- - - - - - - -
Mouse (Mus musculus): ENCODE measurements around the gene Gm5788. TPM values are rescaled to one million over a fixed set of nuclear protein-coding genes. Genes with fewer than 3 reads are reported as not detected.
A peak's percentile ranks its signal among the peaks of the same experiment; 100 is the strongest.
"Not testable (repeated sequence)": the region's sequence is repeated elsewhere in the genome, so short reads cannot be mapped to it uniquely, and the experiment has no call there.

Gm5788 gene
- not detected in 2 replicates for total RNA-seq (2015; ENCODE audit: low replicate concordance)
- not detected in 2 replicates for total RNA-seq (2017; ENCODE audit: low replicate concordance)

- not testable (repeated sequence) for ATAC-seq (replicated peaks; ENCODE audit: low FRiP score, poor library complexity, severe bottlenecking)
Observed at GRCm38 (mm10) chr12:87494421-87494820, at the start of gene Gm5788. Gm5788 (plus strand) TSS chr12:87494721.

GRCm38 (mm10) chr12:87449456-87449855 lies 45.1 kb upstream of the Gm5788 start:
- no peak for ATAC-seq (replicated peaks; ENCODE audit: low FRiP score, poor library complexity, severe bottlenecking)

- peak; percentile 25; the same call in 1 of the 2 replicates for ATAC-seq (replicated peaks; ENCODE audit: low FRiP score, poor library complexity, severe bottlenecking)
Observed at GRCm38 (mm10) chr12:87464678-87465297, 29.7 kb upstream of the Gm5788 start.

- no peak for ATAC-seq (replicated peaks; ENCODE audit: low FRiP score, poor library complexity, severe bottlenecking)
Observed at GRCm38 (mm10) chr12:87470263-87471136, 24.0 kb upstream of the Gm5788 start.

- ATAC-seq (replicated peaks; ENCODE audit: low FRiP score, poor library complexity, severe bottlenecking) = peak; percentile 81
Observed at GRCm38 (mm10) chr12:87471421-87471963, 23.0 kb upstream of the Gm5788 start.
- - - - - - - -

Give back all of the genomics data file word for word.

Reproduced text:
Mouse (Mus musculus): ENCODE measurements around the gene Gm5788. TPM values are rescaled to one million over a fixed set of nuclear protein-coding genes. Genes with fewer than 3 reads are reported as not detected.
A peak's percentile ranks its signal among the peaks of the same experiment; 100 is the strongest.
"Not testable (repeated sequence)": the region's sequence is repeated elsewhere in the genome, so short reads cannot be mapped to it uniquely, and the experiment has no call there.

Gm5788 gene
- not detected in 2 replicates for total RNA-seq (2015; ENCODE audit: low replicate concordance)
- not detected in 2 replicates for total RNA-seq (2017; ENCODE audit: low replicate concordance)

- not testable (repeated sequence) for ATAC-seq (replicated peaks; ENCODE audit: low FRiP score, poor library complexity, severe bottlenecking)
Observed at GRCm38 (mm10) chr12:87494421-87494820, at the start of gene Gm5788. Gm5788 (plus strand) TSS chr12:87494721.

GRCm38 (mm10) chr12:87449456-87449855 lies 45.1 kb upstream of the Gm5788 start:
- no peak for ATAC-seq (replicated peaks; ENCODE audit: low FRiP score, poor library complexity, severe bottlenecking)

- peak; percentile 25; the same call in 1 of the 2 replicates for ATAC-seq (replicated peaks; ENCODE audit: low FRiP score, poor library complexity, severe bottlenecking)
Observed at GRCm38 (mm10) chr12:87464678-87465297, 29.7 kb upstream of the Gm5788 start.

- no peak for ATAC-seq (replicated peaks; ENCODE audit: low FRiP score, poor library complexity, severe bottlenecking)
Observed at GRCm38 (mm10) chr12:87470263-87471136, 24.0 kb upstream of the Gm5788 start.

- ATAC-seq (replicated peaks; ENCODE audit: low FRiP score, poor library complexity, severe bottlenecking) = peak; percentile 81
Observed at GRCm38 (mm10) chr12:87471421-87471963, 23.0 kb upstream of the Gm5788 start.